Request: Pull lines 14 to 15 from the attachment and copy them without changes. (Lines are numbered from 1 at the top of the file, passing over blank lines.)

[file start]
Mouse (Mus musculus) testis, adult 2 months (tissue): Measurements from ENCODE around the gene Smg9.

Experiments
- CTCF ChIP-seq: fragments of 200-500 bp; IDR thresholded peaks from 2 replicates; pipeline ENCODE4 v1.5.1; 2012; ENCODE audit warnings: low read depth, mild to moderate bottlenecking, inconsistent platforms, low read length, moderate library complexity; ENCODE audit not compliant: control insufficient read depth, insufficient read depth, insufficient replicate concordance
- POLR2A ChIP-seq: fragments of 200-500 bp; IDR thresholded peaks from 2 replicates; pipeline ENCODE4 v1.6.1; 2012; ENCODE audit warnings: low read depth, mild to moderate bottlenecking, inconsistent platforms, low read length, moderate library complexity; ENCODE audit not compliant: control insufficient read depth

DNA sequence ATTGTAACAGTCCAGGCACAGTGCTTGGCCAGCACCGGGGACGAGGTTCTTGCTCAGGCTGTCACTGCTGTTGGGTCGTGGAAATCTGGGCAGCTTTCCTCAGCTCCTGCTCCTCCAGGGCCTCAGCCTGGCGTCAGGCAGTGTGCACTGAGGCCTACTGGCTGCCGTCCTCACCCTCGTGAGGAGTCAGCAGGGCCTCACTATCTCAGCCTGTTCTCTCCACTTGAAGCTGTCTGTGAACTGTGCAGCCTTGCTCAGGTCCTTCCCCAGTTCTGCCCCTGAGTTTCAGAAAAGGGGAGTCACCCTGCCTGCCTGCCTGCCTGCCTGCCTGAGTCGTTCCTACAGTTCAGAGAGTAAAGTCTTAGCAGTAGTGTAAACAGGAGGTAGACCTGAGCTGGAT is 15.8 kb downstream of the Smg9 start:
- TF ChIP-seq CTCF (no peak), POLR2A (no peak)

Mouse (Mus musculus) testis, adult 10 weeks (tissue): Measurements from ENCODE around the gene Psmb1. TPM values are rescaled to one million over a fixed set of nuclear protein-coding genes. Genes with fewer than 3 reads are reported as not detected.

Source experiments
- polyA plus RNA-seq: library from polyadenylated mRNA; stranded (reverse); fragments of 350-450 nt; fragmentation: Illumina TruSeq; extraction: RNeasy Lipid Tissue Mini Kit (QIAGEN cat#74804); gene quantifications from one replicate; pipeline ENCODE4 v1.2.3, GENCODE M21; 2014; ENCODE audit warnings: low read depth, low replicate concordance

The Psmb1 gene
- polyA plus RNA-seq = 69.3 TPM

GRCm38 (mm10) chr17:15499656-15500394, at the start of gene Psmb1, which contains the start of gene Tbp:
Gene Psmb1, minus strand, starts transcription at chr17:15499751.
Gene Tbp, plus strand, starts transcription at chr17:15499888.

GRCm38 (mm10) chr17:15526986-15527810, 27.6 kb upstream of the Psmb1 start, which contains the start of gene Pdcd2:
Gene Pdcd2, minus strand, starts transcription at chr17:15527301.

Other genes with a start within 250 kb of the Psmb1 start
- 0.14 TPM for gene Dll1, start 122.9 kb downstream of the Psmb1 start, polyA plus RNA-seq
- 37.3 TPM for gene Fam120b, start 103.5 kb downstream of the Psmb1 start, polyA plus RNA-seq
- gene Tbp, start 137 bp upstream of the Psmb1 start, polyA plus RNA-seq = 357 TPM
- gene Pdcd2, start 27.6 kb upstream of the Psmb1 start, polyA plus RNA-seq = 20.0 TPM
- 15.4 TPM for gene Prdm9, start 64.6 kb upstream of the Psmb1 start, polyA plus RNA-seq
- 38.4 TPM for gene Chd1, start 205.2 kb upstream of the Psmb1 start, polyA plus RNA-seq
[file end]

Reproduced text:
Gene Tbp, plus strand, starts transcription at chr17:15499888.

GRCm38 (mm10) chr17:15526986-15527810, 27.6 kb upstream of the Psmb1 start, which contains the start of gene Pdcd2: